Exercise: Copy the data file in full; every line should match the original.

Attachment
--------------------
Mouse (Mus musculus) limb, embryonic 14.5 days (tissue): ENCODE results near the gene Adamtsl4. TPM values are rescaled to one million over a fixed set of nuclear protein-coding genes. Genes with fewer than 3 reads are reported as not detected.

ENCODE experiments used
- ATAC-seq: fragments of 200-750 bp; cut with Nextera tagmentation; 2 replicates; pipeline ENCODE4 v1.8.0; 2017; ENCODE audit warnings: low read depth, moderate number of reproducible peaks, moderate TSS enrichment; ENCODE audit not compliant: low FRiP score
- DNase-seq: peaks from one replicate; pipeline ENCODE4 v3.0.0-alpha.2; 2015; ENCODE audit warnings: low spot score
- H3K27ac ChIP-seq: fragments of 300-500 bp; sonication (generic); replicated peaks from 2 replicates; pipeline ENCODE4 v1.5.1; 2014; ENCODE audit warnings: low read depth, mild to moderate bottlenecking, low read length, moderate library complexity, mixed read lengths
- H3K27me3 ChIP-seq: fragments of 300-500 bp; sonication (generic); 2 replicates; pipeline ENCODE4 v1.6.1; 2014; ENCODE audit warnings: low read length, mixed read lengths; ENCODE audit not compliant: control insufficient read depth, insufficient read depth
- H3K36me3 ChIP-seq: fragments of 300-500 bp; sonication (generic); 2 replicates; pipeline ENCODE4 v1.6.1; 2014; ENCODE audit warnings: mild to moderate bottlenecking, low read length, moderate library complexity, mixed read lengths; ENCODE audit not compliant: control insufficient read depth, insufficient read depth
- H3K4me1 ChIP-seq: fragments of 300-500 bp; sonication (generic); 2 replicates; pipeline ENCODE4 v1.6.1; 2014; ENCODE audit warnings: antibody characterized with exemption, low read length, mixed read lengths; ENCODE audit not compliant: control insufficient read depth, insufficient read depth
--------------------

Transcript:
Mouse (Mus musculus) limb, embryonic 14.5 days (tissue): ENCODE results near the gene Adamtsl4. TPM values are rescaled to one million over a fixed set of nuclear protein-coding genes. Genes with fewer than 3 reads are reported as not detected.

ENCODE experiments used
- ATAC-seq: fragments of 200-750 bp; cut with Nextera tagmentation; 2 replicates; pipeline ENCODE4 v1.8.0; 2017; ENCODE audit warnings: low read depth, moderate number of reproducible peaks, moderate TSS enrichment; ENCODE audit not compliant: low FRiP score
- DNase-seq: peaks from one replicate; pipeline ENCODE4 v3.0.0-alpha.2; 2015; ENCODE audit warnings: low spot score
- H3K27ac ChIP-seq: fragments of 300-500 bp; sonication (generic); replicated peaks from 2 replicates; pipeline ENCODE4 v1.5.1; 2014; ENCODE audit warnings: low read depth, mild to moderate bottlenecking, low read length, moderate library complexity, mixed read lengths
- H3K27me3 ChIP-seq: fragments of 300-500 bp; sonication (generic); 2 replicates; pipeline ENCODE4 v1.6.1; 2014; ENCODE audit warnings: low read length, mixed read lengths; ENCODE audit not compliant: control insufficient read depth, insufficient read depth
- H3K36me3 ChIP-seq: fragments of 300-500 bp; sonication (generic); 2 replicates; pipeline ENCODE4 v1.6.1; 2014; ENCODE audit warnings: mild to moderate bottlenecking, low read length, moderate library complexity, mixed read lengths; ENCODE audit not compliant: control insufficient read depth, insufficient read depth
- H3K4me1 ChIP-seq: fragments of 300-500 bp; sonication (generic); 2 replicates; pipeline ENCODE4 v1.6.1; 2014; ENCODE audit warnings: antibody characterized with exemption, low read length, mixed read lengths; ENCODE audit not compliant: control insufficient read depth, insufficient read depth